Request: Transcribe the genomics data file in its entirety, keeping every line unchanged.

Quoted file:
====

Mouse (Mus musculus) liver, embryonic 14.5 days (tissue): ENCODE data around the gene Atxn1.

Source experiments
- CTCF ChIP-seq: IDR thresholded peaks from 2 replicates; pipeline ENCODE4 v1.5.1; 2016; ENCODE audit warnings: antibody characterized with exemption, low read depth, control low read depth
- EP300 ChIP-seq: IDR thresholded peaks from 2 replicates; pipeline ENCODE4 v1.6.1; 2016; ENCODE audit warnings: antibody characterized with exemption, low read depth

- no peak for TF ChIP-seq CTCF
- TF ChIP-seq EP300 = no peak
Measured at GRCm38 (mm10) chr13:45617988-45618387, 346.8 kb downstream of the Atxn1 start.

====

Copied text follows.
Mouse (Mus musculus) liver, embryonic 14.5 days (tissue): ENCODE data around the gene Atxn1.

Source experiments
- CTCF ChIP-seq: IDR thresholded peaks from 2 replicates; pipeline ENCODE4 v1.5.1; 2016; ENCODE audit warnings: antibody characterized with exemption, low read depth, control low read depth
- EP300 ChIP-seq: IDR thresholded peaks from 2 replicates; pipeline ENCODE4 v1.6.1; 2016; ENCODE audit warnings: antibody characterized with exemption, low read depth

- no peak for TF ChIP-seq CTCF
- TF ChIP-seq EP300 = no peak
Measured at GRCm38 (mm10) chr13:45617988-45618387, 346.8 kb downstream of the Atxn1 start.